American Journal of Law & Medicine

The Medical Marijuana Catch-22: How the Federal Monopoly on Marijuana Research Unfairly Handicaps the Rescheduling Movement

I.  INTRODUCTION II. RESCHEDULING MARIJUANA AND AMERICANS FOR SAFE ACCESS     A. The Controlled Substances Act and Requirements for Rescheduling     B. Early rescheduling cases     C. Americans for Safe Access v. DEA III. RESEARCHING MARIJUANA AND CRAKER     A. Procedure and Requirements for Becoming a Private Manufacturer     of Marijuana     B. Procedure and Requirements for Obtaining Marijuana for Research     C. Craker's Petition     D. Decision of the Administrative Law Judge     E. Decision of the DEA Administrator     F. Decision of the Court of Appeals IV. RESULTING OBSTRUCTION TO RESEARCH AND POSSIBLE SOLUTIONS     A. The Catch-22 at the Intersection of Americans for Safe Access     and Craker     B. Possible Solutions     C. Potential Improvements on the Horizon V. CONCLUSION 


As of April 2015, twenty-three states and the District of Columbia permit the therapeutic use of marijuana (1) to treat various illnesses or conditions, (2) with legalization statutes currently pending in eight other states. (3) Despite the growing number of states that allow for the prescription and use of medicinal marijuana, the federal government still classifies the drug as a Schedule I controlled substance, (4) the strictest classification of controlled substances and the only type healthcare providers may not legally prescribe. (5) As states continue to deliberate the merits of allowing access to marijuana for therapeutic use, it is useful to examine the structural and political forces that have prevented a similar movement at the federal level. This Note does so, and argues that proactive changes--either legislative or administrative--are necessary to remove the handicap that the current regulatory system places on attempts to change federal marijuana policy.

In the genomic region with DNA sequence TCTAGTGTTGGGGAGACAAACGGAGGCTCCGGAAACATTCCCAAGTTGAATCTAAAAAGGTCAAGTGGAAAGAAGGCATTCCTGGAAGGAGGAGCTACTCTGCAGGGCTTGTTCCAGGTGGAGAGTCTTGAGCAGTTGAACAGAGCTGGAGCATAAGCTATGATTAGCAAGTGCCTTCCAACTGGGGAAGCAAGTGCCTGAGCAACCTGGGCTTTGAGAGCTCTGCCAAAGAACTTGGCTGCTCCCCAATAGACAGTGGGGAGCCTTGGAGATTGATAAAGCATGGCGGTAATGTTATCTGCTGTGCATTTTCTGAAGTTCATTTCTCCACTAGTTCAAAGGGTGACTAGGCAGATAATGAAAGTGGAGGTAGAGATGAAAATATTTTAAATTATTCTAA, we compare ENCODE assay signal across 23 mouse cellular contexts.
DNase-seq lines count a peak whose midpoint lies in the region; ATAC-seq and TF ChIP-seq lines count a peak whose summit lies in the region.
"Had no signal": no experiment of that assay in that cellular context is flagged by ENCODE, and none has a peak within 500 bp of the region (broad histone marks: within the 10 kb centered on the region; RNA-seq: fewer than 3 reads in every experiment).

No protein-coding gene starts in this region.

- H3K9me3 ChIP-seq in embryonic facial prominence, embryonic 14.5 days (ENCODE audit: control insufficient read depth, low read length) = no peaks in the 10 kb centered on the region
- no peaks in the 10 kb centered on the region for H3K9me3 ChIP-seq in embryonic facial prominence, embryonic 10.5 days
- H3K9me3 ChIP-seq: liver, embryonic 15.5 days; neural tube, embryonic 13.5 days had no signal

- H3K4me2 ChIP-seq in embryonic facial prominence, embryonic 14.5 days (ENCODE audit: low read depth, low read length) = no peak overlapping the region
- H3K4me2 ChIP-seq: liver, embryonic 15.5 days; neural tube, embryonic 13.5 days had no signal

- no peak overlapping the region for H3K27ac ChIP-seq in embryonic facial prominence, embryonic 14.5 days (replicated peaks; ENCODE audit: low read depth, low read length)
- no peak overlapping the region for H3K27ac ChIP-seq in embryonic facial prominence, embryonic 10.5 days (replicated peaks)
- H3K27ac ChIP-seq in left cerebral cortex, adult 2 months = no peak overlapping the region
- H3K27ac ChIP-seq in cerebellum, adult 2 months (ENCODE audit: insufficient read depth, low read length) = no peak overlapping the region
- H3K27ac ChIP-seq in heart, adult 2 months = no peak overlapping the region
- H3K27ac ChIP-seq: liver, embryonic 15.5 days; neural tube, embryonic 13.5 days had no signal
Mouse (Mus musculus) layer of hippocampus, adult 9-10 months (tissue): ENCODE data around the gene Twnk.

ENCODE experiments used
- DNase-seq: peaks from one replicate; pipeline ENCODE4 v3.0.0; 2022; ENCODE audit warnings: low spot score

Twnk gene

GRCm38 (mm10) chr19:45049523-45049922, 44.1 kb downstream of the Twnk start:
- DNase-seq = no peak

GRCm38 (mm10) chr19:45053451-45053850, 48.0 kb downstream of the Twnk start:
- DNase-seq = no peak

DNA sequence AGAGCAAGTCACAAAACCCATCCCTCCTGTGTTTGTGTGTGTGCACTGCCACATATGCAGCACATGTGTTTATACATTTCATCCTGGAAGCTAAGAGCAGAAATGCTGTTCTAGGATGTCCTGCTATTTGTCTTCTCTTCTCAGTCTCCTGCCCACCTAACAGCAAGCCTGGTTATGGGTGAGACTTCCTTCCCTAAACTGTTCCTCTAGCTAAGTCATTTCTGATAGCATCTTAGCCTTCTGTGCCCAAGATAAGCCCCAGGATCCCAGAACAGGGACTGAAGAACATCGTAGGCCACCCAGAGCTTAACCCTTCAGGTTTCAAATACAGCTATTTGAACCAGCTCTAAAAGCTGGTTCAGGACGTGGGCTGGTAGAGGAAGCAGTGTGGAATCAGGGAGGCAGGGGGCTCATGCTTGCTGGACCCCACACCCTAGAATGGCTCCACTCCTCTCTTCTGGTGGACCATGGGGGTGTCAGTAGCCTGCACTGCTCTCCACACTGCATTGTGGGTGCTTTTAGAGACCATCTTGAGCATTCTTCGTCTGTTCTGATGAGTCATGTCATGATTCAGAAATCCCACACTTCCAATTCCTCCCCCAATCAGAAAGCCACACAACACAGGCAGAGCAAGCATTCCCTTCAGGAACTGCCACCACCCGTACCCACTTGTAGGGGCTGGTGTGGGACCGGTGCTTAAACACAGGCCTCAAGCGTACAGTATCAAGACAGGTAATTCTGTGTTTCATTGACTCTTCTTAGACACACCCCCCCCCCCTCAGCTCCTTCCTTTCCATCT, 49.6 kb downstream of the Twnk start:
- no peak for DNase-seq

Two recent federal appeals court decisions have together created an obstacle for the federal rescheduling movement--one by establishing a high standard for reclassification of a controlled substance, (6) and the other by perpetuating an administrative impediment to meeting that standard. (7) Americans for Safe Access v. DEA arose after a patient advocacy group petitioned the Drug Enforcement Administration (DEA) arguing that the DEA should reclassify marijuana from Schedule 1 to Schedule III, IV, or V under the Controlled Substances Act (CSA). The group argued that the reclassification was appropriate because of marijuana's accepted medical use in the United States. (8) The D.C. Circuit ultimately upheld a DEA order denying the petition on the grounds that marijuana has no accepted medical use. The court agreed with the DEA's view that formal clinical trials, such as those the Food and Drug Administration (FDA) requires for prescription drugs, are necessary to prove that a controlled substance has an accepted medical use. (9)